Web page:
Click here to read our frequently asked Fitness and Exercise questions.
Advertisement -- Learn more about ads on this site.
Fitness Minutes: (32,272)
133 5/29/13 5:48 P
I exercise until I can't feel my legs and I love the feeling of knowing that I've pushed myself to my limits, I struggle with my diet a lot if I could get that under control I know I would be at my goal weight by now.
I think it's common for people who are losing weight to shift their obsession from food to exercise. If you feel like you're never exercising enough, it might be a good time to do some self-analysis. WHY do you feel this way? What void are you trying to fill. The truth is, if we just swap one obsession for another, and ever actually address the problem, we might end up right where we started.
Not saying that's always the case, but it could be.
Mplane37, I think you've got me pegged---I have this weird issue where whatever I'm focusing on (whether exercise, a healthy diet, or something else) takes over my life...I struggle to compartmentalize and balance focusing on more than one thing.
Maybe it's just because I'm in between jobs at the moment and have too much free time on my hands?
I'm definitely going to try and up the intensity of my work-out regimen; I sometimes have trouble convincing myself that I can go further than I realize.
Fitness Minutes: (30,690)
2,221 5/28/13 2:41 P
I'm with LEC358. I work myself to exhaustion and to the point where i really can't take one more step or lift one more weight (usually). This completely spent feeling is awesome and satisfying, and completely makes me feel accomplished to the point of not needing to do any more that day. So try increasing your intensity and really push it.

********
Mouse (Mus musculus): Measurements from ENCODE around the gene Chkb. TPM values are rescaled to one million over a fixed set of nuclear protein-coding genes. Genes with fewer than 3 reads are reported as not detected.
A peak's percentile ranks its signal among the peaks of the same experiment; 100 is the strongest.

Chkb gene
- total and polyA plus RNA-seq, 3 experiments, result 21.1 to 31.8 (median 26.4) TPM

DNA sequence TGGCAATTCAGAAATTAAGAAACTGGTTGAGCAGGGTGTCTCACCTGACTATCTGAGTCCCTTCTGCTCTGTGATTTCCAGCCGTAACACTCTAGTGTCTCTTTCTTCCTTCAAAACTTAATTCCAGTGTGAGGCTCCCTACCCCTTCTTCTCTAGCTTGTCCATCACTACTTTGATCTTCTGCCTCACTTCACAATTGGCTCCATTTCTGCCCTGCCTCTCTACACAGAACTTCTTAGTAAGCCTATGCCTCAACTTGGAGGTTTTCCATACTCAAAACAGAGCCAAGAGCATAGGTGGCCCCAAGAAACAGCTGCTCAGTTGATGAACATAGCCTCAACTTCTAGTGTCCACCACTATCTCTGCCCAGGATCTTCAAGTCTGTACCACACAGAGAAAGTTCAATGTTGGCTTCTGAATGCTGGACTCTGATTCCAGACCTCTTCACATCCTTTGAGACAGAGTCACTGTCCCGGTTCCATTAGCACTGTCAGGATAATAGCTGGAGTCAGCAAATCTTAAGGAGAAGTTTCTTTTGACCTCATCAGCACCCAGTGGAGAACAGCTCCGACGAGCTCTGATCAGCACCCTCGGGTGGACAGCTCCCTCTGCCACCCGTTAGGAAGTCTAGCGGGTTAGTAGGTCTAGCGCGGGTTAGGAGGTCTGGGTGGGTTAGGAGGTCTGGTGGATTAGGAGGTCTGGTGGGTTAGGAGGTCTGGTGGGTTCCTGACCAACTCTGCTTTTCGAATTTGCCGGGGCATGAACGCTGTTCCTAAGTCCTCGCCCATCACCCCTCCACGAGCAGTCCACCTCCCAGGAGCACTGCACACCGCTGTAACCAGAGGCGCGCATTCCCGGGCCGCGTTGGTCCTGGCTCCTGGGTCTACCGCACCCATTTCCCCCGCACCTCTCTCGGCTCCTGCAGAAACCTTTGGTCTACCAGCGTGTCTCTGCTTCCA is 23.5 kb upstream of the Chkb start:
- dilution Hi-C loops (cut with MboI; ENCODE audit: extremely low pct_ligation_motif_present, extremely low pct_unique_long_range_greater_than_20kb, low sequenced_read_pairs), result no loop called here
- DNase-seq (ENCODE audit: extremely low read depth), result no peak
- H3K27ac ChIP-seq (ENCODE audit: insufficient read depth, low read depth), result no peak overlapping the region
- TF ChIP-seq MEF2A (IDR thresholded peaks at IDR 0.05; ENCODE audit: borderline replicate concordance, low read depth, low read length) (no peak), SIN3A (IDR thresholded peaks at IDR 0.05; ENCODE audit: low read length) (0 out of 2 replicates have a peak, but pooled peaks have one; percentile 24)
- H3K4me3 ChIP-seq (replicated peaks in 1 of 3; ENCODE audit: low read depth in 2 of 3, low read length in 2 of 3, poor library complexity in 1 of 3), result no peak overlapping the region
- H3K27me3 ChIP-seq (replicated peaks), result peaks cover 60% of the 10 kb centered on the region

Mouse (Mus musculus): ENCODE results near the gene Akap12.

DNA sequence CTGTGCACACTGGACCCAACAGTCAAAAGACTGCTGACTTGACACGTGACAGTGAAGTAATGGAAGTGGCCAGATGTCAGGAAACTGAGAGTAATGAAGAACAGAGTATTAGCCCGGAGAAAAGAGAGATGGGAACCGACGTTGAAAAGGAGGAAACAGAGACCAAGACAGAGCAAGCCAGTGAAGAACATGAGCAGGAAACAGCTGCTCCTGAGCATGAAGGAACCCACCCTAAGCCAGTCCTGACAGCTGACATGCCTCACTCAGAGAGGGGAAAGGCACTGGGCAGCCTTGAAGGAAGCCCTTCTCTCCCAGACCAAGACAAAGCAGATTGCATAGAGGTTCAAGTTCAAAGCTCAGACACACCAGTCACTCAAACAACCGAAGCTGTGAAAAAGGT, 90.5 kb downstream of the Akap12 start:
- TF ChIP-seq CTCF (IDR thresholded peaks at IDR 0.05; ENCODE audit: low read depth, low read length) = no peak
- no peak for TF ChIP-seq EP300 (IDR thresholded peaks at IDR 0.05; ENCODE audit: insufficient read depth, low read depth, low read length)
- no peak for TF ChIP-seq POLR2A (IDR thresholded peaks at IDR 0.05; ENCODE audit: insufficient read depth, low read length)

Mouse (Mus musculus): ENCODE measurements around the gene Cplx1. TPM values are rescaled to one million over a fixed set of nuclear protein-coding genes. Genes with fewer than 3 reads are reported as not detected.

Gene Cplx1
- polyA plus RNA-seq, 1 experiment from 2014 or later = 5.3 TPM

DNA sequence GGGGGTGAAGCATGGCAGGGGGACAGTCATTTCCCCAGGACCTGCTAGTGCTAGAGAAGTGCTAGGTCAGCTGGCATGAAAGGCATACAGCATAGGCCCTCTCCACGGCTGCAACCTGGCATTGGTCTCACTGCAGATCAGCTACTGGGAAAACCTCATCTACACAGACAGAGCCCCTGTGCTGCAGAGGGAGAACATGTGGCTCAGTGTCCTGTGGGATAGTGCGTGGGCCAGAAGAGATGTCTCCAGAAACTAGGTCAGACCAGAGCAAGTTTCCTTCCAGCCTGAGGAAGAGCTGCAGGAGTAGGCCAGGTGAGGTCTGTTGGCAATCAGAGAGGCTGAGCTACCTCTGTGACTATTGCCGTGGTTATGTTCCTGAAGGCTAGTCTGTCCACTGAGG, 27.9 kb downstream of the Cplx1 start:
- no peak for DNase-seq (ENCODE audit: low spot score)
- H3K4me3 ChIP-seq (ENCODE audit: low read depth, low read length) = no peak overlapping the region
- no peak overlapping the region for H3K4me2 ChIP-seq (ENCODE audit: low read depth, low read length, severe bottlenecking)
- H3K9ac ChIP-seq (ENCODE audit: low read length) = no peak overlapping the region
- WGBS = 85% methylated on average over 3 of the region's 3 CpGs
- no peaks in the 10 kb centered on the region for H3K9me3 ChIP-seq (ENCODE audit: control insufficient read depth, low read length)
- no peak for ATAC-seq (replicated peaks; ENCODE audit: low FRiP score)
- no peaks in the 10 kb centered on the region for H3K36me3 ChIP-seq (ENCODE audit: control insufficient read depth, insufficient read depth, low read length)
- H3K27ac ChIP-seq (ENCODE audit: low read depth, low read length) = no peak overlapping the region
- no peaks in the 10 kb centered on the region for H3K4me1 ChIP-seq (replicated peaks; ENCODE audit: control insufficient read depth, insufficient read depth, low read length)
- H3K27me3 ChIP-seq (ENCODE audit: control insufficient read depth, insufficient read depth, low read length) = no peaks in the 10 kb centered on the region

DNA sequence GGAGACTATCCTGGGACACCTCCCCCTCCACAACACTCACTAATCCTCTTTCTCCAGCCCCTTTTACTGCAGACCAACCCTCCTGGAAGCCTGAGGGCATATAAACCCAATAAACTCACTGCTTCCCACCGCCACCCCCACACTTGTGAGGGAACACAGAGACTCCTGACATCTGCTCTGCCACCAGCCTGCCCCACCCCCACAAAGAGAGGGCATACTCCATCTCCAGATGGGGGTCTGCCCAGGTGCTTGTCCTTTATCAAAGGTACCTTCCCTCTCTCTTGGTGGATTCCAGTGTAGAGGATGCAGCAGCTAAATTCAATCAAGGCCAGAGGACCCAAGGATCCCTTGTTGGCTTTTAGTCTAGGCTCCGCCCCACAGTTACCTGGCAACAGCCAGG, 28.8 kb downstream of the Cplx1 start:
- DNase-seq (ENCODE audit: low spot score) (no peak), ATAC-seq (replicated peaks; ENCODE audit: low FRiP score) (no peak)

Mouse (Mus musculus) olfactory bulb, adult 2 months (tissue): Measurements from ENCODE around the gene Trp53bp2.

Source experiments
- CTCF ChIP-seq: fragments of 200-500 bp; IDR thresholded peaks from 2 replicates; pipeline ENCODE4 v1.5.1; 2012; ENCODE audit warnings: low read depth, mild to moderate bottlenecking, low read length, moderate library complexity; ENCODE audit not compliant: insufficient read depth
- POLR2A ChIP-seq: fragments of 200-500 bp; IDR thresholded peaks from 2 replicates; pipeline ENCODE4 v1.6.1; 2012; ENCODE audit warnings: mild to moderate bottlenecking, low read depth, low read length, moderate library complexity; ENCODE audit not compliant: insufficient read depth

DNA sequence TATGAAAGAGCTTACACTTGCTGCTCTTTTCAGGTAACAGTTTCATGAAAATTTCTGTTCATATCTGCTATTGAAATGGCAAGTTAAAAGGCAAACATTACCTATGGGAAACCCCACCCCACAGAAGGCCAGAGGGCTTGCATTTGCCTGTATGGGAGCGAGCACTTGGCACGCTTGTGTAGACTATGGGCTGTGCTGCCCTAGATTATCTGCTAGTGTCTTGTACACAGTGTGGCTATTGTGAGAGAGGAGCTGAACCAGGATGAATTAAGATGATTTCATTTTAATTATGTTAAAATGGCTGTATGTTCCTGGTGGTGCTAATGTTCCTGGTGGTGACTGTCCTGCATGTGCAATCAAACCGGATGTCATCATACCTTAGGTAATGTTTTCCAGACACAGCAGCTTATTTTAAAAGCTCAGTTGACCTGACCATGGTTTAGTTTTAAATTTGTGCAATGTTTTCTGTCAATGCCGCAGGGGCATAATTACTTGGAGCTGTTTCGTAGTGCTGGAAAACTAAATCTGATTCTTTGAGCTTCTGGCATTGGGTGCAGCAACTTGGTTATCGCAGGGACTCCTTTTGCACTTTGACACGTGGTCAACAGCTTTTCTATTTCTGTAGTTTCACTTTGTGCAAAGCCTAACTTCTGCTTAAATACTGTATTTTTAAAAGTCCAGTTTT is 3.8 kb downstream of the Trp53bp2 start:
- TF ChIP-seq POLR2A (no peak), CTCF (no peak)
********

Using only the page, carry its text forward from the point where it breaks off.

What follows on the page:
I think if I am exercising 120 minutes in a day (2hrs) than I am pretty well satisfied with my activity for the day! Plus in concert with eating as well as I can it satisfies any feelings of I need to be doing more. I also take any opportunity I can for doing movement during the day and that is when I know I am doing all I can for my physical, emotional and mental health its that simple for me. I tend to overthink and strive for a lot in my daily life but I don't want to go overboard and either injure myself or lose motivation because I'll never measure up~
Fitness Minutes: (35,097)
2,166 5/28/13 1:59 P
I think the idea is that you must make exercise part of your life, but your life should not be made of exercise for the most part. To this end, a sane exercise schedule helps. I have M-W-F strength training, 45mins tops, sometimes 35mins. Over the weekend, I have two sessions of 35mins of HIIT on the elliptical or outside running. That is all there is for me in terms of exercise.
I actually struggle to keep this schedule. If I can keep 80% of this schedule, I am happy.